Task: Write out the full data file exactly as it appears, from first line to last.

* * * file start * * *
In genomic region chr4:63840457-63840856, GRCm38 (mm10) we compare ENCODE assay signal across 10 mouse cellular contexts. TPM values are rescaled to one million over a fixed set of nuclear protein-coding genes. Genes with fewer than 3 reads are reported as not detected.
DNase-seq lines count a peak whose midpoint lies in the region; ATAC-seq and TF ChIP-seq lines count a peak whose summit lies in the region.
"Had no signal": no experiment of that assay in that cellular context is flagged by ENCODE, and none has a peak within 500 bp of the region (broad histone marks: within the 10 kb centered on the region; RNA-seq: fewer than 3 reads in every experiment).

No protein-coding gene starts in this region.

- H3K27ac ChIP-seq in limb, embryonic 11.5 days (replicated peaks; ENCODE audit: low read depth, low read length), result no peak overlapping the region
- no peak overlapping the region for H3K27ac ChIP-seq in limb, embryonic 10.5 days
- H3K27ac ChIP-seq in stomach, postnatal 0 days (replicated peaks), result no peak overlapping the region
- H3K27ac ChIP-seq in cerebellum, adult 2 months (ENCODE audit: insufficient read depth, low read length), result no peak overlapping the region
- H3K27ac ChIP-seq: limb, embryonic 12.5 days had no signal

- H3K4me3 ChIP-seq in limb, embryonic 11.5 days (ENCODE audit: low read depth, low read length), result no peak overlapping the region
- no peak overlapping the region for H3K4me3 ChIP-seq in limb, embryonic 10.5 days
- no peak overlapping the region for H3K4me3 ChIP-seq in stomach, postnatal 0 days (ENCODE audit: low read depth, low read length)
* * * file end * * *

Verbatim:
In genomic region chr4:63840457-63840856, GRCm38 (mm10) we compare ENCODE assay signal across 10 mouse cellular contexts. TPM values are rescaled to one million over a fixed set of nuclear protein-coding genes. Genes with fewer than 3 reads are reported as not detected.
DNase-seq lines count a peak whose midpoint lies in the region; ATAC-seq and TF ChIP-seq lines count a peak whose summit lies in the region.
"Had no signal": no experiment of that assay in that cellular context is flagged by ENCODE, and none has a peak within 500 bp of the region (broad histone marks: within the 10 kb centered on the region; RNA-seq: fewer than 3 reads in every experiment).

No protein-coding gene starts in this region.

- H3K27ac ChIP-seq in limb, embryonic 11.5 days (replicated peaks; ENCODE audit: low read depth, low read length), result no peak overlapping the region
- no peak overlapping the region for H3K27ac ChIP-seq in limb, embryonic 10.5 days
- H3K27ac ChIP-seq in stomach, postnatal 0 days (replicated peaks), result no peak overlapping the region
- H3K27ac ChIP-seq in cerebellum, adult 2 months (ENCODE audit: insufficient read depth, low read length), result no peak overlapping the region
- H3K27ac ChIP-seq: limb, embryonic 12.5 days had no signal

- H3K4me3 ChIP-seq in limb, embryonic 11.5 days (ENCODE audit: low read depth, low read length), result no peak overlapping the region
- no peak overlapping the region for H3K4me3 ChIP-seq in limb, embryonic 10.5 days
- no peak overlapping the region for H3K4me3 ChIP-seq in stomach, postnatal 0 days (ENCODE audit: low read depth, low read length)